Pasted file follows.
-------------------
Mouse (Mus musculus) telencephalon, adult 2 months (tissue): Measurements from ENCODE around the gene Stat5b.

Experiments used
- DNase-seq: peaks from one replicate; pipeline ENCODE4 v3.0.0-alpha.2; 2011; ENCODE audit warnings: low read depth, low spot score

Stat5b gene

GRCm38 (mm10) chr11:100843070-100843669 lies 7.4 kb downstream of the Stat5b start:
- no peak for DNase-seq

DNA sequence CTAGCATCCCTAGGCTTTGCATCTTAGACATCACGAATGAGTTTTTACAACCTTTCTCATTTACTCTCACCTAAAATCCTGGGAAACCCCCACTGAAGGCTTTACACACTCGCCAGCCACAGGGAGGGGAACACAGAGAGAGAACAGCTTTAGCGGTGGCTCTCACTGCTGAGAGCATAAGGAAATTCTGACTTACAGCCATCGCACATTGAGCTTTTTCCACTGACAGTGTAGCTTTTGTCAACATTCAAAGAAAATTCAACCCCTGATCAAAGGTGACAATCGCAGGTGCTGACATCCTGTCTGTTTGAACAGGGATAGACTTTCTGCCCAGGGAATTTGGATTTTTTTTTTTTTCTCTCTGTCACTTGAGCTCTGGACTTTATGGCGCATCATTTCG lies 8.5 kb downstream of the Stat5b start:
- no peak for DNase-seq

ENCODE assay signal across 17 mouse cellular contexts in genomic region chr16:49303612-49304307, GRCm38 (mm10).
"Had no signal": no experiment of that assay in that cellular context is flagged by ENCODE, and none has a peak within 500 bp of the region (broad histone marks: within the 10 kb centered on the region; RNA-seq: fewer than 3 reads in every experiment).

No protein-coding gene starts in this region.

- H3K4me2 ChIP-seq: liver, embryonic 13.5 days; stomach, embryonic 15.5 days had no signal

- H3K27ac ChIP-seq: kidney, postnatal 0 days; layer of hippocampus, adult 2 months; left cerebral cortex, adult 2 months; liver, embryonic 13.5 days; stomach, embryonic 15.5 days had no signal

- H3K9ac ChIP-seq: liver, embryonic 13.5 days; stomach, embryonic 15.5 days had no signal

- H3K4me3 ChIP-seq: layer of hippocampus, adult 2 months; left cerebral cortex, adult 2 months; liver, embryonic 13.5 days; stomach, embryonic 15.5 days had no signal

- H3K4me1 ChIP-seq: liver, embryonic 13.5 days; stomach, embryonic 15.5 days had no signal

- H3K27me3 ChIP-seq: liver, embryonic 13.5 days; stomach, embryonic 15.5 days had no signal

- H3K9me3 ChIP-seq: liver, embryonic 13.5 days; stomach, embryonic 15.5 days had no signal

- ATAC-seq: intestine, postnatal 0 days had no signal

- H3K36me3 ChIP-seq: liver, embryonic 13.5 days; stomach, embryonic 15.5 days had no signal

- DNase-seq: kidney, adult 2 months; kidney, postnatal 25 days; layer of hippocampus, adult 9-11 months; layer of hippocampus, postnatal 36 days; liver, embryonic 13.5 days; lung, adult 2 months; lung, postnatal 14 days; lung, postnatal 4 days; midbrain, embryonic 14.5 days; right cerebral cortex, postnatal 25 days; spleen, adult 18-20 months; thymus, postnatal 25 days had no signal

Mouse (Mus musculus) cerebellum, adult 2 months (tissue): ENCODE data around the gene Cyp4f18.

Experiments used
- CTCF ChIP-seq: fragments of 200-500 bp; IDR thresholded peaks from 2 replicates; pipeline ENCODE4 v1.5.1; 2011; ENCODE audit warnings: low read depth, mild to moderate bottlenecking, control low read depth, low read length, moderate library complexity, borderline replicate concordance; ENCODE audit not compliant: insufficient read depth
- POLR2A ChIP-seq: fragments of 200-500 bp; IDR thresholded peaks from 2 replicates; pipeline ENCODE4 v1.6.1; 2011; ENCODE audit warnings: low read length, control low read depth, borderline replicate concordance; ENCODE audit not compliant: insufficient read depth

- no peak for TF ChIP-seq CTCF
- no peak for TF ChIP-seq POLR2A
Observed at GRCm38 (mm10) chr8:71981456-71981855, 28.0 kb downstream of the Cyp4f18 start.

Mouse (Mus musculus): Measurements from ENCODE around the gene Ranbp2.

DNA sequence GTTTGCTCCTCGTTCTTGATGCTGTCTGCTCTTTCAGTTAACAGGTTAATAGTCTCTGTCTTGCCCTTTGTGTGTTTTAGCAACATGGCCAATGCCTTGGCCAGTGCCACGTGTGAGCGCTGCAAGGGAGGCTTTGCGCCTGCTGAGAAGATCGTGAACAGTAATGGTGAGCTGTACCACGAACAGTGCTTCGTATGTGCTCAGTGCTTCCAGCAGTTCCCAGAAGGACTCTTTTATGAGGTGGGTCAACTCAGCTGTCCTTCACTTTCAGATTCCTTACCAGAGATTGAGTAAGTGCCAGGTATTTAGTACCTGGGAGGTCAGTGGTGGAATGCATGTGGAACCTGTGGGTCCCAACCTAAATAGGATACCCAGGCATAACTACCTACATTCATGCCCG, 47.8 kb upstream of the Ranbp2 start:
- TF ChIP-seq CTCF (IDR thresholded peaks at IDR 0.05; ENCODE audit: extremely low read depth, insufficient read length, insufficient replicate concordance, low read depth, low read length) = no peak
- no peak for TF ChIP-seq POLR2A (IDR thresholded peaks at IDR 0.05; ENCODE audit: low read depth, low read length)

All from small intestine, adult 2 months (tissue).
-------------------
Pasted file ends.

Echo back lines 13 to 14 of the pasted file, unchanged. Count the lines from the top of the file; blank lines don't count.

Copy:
- H3K27ac ChIP-seq: kidney, postnatal 0 days; layer of hippocampus, adult 2 months; left cerebral cortex, adult 2 months; liver, embryonic 13.5 days; stomach, embryonic 15.5 days had no signal

- H3K9ac ChIP-seq: liver, embryonic 13.5 days; stomach, embryonic 15.5 days had no signal